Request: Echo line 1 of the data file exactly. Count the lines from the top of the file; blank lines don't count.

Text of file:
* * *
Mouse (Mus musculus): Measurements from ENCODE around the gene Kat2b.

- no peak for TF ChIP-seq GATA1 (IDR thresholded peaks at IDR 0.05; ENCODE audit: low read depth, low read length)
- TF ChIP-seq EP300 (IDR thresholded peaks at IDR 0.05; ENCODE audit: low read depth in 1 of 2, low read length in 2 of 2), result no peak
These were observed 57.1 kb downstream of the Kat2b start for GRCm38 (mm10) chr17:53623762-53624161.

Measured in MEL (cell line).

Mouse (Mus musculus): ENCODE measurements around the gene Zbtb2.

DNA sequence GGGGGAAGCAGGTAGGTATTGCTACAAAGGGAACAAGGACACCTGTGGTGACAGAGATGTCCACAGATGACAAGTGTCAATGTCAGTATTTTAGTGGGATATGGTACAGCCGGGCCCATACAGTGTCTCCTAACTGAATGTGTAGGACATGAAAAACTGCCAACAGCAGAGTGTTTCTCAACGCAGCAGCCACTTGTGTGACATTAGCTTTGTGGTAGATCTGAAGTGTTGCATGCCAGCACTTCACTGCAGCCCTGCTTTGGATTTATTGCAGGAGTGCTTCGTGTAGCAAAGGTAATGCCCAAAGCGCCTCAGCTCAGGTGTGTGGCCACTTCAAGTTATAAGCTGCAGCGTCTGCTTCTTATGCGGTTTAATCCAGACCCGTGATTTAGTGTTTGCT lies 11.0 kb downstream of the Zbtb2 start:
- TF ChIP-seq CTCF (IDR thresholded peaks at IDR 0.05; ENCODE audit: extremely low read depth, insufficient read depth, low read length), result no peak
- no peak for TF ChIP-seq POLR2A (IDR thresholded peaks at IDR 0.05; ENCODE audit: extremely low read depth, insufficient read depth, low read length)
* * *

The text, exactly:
Mouse (Mus musculus): Measurements from ENCODE around the gene Kat2b.